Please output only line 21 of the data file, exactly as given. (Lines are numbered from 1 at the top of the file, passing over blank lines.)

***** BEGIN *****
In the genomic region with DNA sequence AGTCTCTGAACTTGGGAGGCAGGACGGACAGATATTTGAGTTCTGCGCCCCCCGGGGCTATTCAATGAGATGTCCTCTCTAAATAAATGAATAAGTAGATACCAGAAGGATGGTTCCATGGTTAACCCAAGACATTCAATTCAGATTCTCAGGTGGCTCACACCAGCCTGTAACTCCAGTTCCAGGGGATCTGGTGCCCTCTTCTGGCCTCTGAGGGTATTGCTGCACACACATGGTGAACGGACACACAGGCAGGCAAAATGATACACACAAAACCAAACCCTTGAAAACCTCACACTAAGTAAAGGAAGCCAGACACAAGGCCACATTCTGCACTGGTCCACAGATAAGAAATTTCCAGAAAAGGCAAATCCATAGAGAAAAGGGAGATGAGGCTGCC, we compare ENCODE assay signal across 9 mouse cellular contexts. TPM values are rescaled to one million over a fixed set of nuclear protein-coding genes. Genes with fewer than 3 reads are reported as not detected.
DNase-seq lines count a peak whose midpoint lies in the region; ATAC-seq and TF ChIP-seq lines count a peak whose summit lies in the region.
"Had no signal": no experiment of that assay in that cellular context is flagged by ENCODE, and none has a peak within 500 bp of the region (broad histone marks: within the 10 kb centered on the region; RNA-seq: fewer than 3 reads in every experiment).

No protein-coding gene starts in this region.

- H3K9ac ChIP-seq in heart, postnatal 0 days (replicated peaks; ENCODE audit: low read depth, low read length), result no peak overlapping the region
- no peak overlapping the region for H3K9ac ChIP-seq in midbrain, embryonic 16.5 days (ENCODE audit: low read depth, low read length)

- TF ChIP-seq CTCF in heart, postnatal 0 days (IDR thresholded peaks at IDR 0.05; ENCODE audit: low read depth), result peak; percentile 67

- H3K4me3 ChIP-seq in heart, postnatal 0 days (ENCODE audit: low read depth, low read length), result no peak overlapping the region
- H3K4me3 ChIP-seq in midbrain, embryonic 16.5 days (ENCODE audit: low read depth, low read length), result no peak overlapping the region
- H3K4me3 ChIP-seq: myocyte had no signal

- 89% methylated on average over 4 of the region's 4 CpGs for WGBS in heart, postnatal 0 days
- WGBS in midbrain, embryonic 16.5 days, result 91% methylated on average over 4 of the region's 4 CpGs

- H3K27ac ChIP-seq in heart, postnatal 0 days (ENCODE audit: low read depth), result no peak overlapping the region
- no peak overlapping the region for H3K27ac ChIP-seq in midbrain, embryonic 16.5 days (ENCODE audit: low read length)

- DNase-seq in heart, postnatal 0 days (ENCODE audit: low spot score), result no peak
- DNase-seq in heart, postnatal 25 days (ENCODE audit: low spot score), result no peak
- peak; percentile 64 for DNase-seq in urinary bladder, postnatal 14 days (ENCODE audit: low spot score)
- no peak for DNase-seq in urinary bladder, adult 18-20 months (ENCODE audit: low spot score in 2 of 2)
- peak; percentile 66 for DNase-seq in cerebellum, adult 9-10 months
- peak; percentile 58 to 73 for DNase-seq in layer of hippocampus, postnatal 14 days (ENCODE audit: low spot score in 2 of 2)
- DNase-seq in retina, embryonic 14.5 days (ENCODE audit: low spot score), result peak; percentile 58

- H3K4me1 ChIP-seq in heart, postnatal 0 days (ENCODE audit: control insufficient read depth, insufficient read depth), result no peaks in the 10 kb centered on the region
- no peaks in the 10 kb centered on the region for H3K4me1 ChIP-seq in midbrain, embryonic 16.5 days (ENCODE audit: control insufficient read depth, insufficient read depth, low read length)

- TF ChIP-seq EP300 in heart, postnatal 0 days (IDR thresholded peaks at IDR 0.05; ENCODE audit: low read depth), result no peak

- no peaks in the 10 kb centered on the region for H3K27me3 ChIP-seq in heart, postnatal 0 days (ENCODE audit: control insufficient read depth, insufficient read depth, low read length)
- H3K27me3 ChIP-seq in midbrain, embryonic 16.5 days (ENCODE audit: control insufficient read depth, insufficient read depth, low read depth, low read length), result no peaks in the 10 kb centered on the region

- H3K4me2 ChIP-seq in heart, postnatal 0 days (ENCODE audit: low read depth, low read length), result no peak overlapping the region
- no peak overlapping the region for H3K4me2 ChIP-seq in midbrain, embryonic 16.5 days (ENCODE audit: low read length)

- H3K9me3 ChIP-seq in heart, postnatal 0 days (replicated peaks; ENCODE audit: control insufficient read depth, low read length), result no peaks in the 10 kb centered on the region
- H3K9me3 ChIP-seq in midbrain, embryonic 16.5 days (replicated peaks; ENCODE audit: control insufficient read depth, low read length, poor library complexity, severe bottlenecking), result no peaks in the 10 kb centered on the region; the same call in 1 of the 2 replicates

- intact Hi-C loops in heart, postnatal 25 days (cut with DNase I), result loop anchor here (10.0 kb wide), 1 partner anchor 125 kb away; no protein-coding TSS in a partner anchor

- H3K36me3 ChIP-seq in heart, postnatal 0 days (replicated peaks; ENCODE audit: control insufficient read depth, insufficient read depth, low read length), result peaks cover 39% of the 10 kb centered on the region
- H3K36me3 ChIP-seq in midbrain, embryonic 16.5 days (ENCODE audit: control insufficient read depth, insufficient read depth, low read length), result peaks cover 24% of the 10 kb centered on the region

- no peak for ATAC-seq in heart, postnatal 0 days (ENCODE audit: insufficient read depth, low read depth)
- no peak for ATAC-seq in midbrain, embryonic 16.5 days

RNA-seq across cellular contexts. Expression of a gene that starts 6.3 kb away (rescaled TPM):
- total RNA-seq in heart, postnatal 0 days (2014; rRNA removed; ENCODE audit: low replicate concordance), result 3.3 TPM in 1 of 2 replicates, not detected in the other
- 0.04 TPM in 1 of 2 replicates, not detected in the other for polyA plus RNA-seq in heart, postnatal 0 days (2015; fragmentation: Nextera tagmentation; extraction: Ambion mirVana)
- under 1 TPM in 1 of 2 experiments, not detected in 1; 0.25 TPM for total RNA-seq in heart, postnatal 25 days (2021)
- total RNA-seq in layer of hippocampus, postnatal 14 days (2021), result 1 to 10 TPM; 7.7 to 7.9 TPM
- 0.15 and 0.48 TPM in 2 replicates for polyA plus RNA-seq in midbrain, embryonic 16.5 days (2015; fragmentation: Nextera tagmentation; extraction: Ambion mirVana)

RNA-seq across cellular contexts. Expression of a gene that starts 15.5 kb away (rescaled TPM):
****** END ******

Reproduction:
- DNase-seq in retina, embryonic 14.5 days (ENCODE audit: low spot score), result peak; percentile 58